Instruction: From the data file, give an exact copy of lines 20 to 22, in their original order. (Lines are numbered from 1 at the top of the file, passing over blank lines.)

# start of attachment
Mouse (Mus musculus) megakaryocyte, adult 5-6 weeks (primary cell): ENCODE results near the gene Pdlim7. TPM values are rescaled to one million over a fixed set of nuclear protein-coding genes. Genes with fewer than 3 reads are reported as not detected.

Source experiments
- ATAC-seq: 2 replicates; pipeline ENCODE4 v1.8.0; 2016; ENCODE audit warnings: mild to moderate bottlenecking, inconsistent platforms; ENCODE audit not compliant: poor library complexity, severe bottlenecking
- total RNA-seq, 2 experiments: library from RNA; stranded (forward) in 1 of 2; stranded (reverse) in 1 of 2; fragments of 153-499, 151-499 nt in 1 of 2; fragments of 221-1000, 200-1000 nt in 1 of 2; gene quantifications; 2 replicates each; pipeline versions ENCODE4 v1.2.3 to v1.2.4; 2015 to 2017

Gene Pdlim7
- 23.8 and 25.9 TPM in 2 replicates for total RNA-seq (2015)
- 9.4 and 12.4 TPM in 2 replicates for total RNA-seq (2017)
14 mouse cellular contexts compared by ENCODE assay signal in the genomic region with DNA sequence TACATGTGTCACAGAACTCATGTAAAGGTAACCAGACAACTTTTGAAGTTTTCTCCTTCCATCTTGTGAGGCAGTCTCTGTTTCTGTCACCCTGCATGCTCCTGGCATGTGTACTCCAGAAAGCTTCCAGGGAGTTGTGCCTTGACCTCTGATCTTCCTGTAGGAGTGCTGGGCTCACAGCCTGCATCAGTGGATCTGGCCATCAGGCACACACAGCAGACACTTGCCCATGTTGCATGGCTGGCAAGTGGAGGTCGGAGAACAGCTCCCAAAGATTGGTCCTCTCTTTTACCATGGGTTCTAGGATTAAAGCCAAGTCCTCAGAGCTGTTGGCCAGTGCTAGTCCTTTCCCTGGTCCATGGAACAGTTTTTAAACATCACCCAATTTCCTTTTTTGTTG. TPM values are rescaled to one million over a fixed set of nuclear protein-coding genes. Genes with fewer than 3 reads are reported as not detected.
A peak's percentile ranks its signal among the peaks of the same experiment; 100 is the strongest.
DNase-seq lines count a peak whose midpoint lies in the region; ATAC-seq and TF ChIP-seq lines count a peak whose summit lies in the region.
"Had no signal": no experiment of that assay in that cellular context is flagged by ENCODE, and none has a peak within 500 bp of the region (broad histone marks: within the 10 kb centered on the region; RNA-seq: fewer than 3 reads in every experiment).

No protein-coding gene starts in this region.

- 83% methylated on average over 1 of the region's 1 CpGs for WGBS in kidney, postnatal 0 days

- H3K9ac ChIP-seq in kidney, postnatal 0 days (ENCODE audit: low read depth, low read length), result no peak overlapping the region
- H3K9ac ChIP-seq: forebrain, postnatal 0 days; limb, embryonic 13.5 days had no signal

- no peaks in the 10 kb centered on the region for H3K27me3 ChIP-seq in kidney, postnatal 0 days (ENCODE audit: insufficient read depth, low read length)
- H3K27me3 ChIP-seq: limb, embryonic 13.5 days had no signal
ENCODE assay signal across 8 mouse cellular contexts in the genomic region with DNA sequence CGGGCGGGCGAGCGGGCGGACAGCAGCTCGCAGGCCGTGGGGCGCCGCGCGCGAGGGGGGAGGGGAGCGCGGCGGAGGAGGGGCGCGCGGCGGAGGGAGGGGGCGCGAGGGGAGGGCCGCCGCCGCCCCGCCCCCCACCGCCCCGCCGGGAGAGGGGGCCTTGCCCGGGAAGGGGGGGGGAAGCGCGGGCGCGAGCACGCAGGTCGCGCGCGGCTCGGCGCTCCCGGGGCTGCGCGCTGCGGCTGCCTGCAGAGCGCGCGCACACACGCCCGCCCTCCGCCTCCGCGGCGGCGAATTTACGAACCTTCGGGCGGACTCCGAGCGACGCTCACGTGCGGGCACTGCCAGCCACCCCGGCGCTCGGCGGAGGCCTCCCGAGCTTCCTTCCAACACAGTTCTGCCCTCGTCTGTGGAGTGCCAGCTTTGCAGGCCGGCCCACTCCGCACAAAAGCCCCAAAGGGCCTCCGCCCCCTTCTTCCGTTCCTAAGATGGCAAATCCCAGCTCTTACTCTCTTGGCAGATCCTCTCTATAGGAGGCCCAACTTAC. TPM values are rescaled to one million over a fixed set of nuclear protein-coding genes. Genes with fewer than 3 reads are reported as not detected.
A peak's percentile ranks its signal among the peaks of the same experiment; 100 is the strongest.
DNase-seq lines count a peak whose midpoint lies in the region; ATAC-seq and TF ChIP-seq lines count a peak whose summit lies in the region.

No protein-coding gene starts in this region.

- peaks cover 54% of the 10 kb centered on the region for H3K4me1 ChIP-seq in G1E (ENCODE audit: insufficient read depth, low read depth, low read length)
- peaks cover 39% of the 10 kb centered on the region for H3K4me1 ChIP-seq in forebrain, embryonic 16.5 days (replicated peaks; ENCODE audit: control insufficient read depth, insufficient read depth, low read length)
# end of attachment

DNase-seq lines count a peak whose midpoint lies in the region; ATAC-seq and TF ChIP-seq lines count a peak whose summit lies in the region.

No protein-coding gene starts in this region.

- peaks cover 54% of the 10 kb centered on the region for H3K4me1 ChIP-seq in G1E (ENCODE audit: insufficient read depth, low read depth, low read length)